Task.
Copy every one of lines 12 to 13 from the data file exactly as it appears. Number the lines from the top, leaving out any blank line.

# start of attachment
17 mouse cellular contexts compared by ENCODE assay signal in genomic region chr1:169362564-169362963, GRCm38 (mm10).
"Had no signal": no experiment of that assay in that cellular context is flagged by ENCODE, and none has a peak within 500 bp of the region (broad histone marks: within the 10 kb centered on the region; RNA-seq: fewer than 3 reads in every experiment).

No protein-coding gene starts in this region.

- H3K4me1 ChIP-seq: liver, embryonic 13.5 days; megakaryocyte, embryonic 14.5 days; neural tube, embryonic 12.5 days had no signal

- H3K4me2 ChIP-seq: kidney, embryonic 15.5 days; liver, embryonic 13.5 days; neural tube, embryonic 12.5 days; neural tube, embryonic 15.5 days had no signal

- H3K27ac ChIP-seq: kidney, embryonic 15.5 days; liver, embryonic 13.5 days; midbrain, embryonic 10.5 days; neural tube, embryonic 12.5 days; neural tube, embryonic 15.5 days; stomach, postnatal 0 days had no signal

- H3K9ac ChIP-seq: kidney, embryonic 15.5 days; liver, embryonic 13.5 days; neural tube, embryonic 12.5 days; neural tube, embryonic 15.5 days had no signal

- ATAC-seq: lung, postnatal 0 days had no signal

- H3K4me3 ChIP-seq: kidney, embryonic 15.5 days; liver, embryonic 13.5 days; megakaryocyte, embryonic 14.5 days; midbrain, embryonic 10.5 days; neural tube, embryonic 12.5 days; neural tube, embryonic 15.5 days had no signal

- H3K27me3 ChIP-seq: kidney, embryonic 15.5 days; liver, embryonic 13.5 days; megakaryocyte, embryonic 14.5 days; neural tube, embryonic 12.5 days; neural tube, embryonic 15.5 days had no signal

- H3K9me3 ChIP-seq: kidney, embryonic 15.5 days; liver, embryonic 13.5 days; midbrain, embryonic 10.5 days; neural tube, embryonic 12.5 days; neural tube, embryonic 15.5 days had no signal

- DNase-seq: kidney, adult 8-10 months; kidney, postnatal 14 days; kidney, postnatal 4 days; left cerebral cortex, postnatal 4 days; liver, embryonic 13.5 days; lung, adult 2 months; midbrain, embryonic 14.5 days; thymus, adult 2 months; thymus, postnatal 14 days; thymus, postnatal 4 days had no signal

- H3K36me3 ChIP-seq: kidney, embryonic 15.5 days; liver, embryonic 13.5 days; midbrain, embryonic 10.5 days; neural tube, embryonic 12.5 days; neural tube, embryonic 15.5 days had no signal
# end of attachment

- DNase-seq: kidney, adult 8-10 months; kidney, postnatal 14 days; kidney, postnatal 4 days; left cerebral cortex, postnatal 4 days; liver, embryonic 13.5 days; lung, adult 2 months; midbrain, embryonic 14.5 days; thymus, adult 2 months; thymus, postnatal 14 days; thymus, postnatal 4 days had no signal

- H3K36me3 ChIP-seq: kidney, embryonic 15.5 days; liver, embryonic 13.5 days; midbrain, embryonic 10.5 days; neural tube, embryonic 12.5 days; neural tube, embryonic 15.5 days had no signal